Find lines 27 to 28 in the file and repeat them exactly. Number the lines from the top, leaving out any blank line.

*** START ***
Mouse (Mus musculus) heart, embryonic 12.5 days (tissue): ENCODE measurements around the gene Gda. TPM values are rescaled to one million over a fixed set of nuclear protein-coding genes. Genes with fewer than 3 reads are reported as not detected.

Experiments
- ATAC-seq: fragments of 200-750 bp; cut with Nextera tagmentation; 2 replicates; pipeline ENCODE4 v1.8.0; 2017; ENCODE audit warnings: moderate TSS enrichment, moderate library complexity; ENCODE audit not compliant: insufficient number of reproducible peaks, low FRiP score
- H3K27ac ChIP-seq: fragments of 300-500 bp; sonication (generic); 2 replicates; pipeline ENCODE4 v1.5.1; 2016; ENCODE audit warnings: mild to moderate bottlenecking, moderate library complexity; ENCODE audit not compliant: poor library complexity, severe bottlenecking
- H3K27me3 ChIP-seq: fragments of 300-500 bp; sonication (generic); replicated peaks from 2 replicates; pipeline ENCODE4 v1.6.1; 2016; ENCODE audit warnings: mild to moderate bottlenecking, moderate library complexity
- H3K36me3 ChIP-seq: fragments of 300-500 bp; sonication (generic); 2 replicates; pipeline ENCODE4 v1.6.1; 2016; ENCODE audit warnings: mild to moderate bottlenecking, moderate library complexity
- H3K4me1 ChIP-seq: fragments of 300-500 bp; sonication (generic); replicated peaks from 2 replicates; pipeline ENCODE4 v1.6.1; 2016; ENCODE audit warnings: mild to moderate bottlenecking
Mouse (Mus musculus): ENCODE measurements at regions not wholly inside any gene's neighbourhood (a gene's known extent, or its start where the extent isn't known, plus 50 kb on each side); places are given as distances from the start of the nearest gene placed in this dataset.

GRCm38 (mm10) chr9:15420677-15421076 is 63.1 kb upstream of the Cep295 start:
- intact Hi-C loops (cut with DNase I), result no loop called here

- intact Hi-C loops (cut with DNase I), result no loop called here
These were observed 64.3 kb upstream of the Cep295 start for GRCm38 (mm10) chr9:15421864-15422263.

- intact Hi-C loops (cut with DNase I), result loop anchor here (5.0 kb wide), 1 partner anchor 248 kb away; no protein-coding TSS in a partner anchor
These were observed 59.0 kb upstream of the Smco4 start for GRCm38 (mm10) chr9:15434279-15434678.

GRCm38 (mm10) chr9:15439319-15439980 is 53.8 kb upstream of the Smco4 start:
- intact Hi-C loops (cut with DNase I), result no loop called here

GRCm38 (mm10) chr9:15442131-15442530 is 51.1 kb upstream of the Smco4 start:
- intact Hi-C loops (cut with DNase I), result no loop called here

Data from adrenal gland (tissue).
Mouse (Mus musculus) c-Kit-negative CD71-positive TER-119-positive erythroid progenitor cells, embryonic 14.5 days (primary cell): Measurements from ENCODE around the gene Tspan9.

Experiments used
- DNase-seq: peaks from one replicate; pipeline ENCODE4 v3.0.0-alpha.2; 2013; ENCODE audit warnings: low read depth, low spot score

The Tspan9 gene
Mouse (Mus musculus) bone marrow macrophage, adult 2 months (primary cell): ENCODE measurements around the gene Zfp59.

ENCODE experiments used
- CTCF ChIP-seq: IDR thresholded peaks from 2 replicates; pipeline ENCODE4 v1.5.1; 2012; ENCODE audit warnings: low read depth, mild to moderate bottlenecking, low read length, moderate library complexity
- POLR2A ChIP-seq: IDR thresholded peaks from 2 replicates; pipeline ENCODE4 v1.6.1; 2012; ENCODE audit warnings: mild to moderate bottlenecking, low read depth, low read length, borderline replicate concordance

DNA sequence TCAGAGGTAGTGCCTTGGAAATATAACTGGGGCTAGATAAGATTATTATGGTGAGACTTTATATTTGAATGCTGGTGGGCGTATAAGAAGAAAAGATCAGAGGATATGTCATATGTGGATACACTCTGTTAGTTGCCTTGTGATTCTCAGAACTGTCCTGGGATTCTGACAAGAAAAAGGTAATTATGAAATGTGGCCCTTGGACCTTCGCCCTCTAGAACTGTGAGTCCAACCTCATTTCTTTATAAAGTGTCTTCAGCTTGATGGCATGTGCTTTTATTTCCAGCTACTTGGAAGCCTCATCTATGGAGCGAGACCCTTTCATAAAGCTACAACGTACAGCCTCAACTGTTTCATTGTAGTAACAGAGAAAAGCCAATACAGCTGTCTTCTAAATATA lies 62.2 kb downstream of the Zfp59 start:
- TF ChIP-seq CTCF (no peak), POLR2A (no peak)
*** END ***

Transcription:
- POLR2A ChIP-seq: IDR thresholded peaks from 2 replicates; pipeline ENCODE4 v1.6.1; 2012; ENCODE audit warnings: mild to moderate bottlenecking, low read depth, low read length, borderline replicate concordance

DNA sequence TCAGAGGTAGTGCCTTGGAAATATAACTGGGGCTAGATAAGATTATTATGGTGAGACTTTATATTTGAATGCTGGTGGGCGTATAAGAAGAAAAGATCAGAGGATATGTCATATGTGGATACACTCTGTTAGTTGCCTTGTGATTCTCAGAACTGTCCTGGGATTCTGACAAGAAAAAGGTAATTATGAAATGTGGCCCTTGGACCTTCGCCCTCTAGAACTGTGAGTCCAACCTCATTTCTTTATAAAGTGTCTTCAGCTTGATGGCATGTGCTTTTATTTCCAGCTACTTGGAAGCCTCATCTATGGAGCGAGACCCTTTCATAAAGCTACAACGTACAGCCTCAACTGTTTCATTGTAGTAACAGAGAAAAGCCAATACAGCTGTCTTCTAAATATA lies 62.2 kb downstream of the Zfp59 start: